While one can therefore simply use the camera to look at the reflected light from a surface of a TV screen or pad, as shown in FIG. 11, this is not as light efficient as the use of the retroreflector, but is capable of monitoring the data desired.

With very weak signals of indentation or other screen deformation, the retroreflector techniques, or the moire grid comparison techniques discussed are quite sensitive. It is possible to use an analog image intensity or position detector (PSD) to see some of these effects. In particular, relative to noise, the analog detector, T.V. camera, or other detector, can be gated so that it only views the signal at the proper time; that is when the actual event occurs. In this case the onset of signal is detected independently and cued by other means, such as described above.

Conversely with strong indentation signals, such as feeling, grabbing and other actions using more deformable screens (i.e. not stiff), one must deal with significant local distortion magnitudes. The grid triangulation, conventional triangulation and stereo approaches can solve most problems of this type.

Note that we then are basically sensing the slope, the contour (which is overall shape), or the actual deflection.

It is also noted that other effects for measuring the screen can be utilized. For example, particularly in a front projection case, where the screen is opaque, the grid can be placed, physically on the rear of the screen. In this case, Moire techniques can easily be used, where an image of a grid on the screen is compared to an image of a stored grid, or of the same grid, for example, taken at a time where a screen was not displaced. This deformation of the screen then creates an immediate Moire effect. Indeed the reference grid can be located right behind the main screen grid.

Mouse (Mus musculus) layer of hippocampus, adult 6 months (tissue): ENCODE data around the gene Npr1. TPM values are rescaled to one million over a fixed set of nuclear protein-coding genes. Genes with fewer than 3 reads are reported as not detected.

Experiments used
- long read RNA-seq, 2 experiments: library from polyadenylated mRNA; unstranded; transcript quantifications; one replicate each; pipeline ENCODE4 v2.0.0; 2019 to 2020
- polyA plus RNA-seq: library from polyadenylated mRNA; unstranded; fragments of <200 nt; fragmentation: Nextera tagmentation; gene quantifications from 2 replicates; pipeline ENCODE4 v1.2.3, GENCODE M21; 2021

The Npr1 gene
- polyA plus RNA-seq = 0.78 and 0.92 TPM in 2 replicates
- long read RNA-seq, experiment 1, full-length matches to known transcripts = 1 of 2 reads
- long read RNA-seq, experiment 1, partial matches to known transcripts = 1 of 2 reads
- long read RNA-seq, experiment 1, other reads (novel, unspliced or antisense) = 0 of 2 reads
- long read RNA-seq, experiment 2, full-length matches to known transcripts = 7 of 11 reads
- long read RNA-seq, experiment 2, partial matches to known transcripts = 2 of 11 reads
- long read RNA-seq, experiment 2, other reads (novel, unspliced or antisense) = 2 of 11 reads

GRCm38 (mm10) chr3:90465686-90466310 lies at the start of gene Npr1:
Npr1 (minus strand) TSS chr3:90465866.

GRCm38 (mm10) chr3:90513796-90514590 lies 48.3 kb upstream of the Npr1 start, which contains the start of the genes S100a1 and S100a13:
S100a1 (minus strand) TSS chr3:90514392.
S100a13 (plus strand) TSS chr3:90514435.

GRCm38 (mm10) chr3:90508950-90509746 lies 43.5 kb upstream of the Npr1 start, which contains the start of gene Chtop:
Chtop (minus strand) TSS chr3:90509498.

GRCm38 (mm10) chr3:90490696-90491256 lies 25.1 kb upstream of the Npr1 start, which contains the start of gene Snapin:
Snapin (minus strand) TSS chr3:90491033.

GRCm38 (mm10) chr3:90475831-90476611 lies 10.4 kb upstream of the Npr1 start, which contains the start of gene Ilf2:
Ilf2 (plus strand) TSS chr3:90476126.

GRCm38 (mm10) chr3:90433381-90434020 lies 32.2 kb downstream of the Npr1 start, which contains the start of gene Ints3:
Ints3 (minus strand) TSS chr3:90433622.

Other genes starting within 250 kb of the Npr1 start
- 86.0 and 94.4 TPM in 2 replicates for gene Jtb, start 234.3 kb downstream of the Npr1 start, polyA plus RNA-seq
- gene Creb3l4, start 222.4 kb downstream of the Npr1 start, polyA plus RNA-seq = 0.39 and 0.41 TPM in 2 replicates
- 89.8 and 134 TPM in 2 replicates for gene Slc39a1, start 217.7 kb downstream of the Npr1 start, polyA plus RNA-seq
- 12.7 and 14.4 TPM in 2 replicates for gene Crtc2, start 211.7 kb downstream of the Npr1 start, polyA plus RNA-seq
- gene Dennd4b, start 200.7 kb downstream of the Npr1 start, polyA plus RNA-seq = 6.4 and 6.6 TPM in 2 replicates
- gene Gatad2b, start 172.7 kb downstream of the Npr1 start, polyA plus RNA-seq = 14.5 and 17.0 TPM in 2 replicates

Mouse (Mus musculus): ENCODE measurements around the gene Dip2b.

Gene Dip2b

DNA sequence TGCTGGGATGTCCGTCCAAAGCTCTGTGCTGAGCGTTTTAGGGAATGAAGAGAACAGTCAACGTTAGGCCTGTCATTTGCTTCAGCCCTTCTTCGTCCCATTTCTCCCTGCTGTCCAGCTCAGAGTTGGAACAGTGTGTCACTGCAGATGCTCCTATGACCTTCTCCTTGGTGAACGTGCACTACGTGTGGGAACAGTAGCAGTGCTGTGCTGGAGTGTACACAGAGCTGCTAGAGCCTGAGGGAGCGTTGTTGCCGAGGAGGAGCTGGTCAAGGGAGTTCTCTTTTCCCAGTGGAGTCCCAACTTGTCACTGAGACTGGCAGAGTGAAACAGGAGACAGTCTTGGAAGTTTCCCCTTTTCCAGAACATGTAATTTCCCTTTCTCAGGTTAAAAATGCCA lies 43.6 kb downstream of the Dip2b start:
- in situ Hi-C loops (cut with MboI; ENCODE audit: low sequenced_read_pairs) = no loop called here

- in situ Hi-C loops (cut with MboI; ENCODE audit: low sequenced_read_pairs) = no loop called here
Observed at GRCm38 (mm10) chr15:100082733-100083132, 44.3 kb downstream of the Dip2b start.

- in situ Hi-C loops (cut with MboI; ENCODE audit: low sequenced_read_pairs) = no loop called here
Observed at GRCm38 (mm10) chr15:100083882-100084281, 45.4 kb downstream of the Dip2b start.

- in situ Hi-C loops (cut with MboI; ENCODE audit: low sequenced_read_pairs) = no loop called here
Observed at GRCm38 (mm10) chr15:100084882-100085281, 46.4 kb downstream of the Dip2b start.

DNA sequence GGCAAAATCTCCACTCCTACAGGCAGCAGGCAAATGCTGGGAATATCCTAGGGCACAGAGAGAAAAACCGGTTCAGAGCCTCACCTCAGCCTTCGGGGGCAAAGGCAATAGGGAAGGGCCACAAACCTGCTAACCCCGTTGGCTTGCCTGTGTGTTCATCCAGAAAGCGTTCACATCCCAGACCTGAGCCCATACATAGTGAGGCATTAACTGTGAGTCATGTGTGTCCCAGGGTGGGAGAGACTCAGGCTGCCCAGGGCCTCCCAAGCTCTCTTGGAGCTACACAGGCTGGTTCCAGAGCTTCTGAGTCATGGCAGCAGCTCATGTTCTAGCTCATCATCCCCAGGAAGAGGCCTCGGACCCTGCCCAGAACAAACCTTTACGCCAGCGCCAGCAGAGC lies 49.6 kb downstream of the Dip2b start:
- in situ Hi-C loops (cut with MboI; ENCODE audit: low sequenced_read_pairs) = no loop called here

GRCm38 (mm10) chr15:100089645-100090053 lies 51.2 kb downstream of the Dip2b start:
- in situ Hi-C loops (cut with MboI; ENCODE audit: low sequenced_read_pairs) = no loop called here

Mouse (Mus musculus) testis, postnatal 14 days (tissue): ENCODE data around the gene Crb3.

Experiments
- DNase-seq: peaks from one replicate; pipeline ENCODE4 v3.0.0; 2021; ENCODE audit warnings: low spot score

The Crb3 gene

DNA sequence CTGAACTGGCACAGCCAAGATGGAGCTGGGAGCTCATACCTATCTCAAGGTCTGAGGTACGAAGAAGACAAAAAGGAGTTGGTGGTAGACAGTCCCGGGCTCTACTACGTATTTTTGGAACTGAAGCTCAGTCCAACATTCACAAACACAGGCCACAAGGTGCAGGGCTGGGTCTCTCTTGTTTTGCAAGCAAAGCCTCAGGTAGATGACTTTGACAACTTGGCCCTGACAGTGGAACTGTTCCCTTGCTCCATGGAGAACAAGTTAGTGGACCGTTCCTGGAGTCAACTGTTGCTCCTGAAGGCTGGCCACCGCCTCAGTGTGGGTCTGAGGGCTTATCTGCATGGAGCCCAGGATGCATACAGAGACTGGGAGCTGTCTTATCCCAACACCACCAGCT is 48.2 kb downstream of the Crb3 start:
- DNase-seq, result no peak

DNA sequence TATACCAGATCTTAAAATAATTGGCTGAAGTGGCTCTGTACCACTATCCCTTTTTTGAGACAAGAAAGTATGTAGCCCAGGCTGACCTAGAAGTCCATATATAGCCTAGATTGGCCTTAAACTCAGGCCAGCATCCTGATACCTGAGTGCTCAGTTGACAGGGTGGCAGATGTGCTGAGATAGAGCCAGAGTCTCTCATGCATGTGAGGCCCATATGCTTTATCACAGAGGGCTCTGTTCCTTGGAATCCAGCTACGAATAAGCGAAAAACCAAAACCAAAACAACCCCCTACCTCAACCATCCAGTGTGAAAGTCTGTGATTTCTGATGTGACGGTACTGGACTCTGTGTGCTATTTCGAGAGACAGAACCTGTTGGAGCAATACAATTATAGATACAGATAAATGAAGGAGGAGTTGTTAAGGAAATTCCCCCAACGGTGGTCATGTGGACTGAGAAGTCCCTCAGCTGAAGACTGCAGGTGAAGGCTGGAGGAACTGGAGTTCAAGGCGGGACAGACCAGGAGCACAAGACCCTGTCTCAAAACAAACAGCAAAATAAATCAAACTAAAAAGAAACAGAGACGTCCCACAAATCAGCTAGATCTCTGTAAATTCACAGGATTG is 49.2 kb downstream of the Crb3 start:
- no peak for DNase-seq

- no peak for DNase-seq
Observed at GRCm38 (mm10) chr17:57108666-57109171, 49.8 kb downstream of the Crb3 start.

Similarly Schlieren techniques can also be used to determine the slope changes in the surface, wherein fight is viewed a stop, and light that escapes past a stop due to slope changes is detected. The retroreflective technique however, shown in FIG. 2, is a method of making such systems in the simplest and least costly way, since all the light can be easily projected from a small lamp under the totality of the screen, and back again without complex optics, or expensive lights. It also tends to make it easier to operate on curved screens.

It is also noted that one can make the measurement by looking for the change in screen shape, or alternatively, if only an indication is desired, the fact that a shape change occurred. For example, by actually reading out the grid lines, and determining that one, or more are not straight, and if so, where, one can operate the invention. This can be done either on a slope basis, or on a deflection basis. In either case, the ability to look at a large area, and find the point that made the maximum deflection, or slope change is quite different than that utilized in other types of measurements of, let's say, diagrams, where it is only the maximum point that is desired, as in pressure gages.

Note can measure deformation of the screen in an original undisturbed state, store the image obtained (with or without processing it to determine distortion therein), then subtract the instant test image (or processed version thereof)) or otherwise compare the original condition with instant condition. Note to register a touch or impact, the screen is deformed and a number of variables representative thereof can be determined, such as a specific shape, a curvature, more than one shape or curvature, etc. A shape signature can be searched for. A second derivative function of the surface can also be derived indicative of an indentation.

FIG. 12 Simulated knobs and levers, also with screen overlays

FIG. 12 illustrates a multiple simulator application type panel 1200, including instruments such as dial 1201, and programmable knob, switch and lever (or other actuation devices) features, where the actuation devices are visually created using software on the screen, but actually "turned" by touching the deformable screen.